This changed when I was a student. I went to big clubs and rediscovered Faithless’ ‘Insomnia’ hit. It was one of those songs, which seemed to keep going on forever, but gave a great excuse for dancing, and losing yourself amid all these people on the dance floor.

Now, it’s about ten years after that time, and quite often, I’m being reminded of that song when I’m lying in bed. While I’m lying awake, wishing to sleep and getting annoyed by watching the clock counting the minutes of sleep to be lacked. “I can’t get no sleep” and "I need to sleep, although I get no sleep", are the sentences of this Faithless song, which gets a totally different meaning when you’re not dancing in a club. Suddenly, it’s not a song that I like for dancing around at 5 am in clubs, keeping my sleep away, but a song reminding me how horrible it is when you wish for sleep.

“I can’t get no sleep” turns into kind of a mantra, not a positive one, but rather a pessimistic one.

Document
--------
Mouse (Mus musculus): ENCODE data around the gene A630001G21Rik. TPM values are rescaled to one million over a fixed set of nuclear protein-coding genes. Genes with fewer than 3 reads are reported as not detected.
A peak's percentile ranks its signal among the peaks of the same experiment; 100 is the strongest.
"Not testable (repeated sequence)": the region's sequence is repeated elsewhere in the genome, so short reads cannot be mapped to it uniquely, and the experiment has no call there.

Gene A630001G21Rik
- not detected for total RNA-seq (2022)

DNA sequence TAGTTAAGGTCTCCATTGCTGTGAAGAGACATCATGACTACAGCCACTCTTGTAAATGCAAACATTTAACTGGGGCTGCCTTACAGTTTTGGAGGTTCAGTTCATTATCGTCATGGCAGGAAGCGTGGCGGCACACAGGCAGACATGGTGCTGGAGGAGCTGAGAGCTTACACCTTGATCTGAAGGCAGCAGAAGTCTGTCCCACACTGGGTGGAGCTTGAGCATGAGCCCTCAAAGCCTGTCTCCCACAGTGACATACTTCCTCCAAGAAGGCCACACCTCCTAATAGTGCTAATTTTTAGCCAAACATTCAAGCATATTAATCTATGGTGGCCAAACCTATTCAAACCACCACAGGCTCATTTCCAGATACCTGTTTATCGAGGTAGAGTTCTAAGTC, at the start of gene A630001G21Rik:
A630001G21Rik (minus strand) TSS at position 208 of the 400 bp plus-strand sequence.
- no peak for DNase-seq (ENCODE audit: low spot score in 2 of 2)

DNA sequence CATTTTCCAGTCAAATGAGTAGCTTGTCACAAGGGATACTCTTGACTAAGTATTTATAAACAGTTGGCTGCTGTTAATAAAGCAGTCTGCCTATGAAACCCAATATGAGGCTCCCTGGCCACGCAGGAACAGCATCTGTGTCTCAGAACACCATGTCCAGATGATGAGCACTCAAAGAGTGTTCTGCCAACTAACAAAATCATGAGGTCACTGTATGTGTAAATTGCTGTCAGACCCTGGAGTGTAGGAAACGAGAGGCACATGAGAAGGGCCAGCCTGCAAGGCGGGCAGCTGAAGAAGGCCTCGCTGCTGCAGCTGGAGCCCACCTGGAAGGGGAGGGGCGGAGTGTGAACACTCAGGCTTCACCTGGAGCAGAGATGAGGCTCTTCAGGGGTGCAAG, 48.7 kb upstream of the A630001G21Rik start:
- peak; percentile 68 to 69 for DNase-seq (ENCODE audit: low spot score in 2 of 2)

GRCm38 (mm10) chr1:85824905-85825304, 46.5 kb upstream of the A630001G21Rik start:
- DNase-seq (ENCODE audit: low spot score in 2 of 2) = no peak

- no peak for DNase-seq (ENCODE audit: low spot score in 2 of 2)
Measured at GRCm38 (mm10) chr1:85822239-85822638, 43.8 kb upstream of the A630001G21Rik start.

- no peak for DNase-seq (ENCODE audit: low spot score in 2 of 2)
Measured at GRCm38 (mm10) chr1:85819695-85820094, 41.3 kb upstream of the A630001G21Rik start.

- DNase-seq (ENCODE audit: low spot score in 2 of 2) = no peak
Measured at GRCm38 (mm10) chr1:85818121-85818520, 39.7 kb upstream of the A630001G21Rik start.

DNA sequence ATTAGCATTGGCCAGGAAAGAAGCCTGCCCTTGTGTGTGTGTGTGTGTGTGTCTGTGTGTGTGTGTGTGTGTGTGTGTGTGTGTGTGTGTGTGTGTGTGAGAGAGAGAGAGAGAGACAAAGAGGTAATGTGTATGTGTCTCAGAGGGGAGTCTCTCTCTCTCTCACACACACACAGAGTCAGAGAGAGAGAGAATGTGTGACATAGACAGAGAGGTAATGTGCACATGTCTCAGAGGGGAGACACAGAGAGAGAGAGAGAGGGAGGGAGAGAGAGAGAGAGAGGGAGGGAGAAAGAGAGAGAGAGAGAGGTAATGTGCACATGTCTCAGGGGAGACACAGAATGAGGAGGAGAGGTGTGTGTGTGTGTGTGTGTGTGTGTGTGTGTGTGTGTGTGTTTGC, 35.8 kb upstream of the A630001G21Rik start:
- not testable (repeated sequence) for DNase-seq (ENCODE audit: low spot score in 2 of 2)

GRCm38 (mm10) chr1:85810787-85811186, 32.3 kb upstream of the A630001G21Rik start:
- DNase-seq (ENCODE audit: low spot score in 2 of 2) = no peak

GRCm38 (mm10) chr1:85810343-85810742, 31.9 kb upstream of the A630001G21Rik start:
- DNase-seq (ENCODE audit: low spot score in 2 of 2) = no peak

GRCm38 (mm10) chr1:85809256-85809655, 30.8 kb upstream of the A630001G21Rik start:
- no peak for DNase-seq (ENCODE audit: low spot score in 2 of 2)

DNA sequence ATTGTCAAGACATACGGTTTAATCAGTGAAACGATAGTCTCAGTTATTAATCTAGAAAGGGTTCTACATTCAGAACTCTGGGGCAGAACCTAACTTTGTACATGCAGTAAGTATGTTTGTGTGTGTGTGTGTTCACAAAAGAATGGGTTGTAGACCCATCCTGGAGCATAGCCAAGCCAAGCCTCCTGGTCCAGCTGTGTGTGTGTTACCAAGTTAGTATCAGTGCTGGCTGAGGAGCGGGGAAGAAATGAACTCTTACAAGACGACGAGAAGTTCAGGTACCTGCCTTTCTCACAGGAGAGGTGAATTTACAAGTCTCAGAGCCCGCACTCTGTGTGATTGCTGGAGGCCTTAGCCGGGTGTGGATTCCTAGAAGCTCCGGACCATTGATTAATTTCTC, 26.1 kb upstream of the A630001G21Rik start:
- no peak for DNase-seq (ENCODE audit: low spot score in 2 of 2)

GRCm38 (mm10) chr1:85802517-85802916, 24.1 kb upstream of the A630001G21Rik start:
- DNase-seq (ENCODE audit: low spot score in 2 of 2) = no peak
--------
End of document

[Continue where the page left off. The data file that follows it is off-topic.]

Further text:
A lack of sleep, or not being able to sleep, even though I’m exhausted, means yawning and a lack of concentration throughout the following day. They developed into ongoing irritating habits of me and appeared to have a cause, or actually multiple causes, namely pains.

Pains made me turn around every 5-10 minutes, made me incredibly tired fighting against them, or acknowledging them, and these pains made me worry loads. Most of the time, not very surprisingly, at night.  “I can’t get no sleep”.

And what became my nightly habit when I was lying awake, or actually still is? I turn on the sleep function of the radio in my bedroom, spray a bit of lavender spray on my pillow, and make myself hot milk or just drink a glass of water. Lying in bed listening to ‘Chill FM’, ‘easy listening for the insomniacs’, makes me calm and sends me back to sleep before the 59 minutes are over.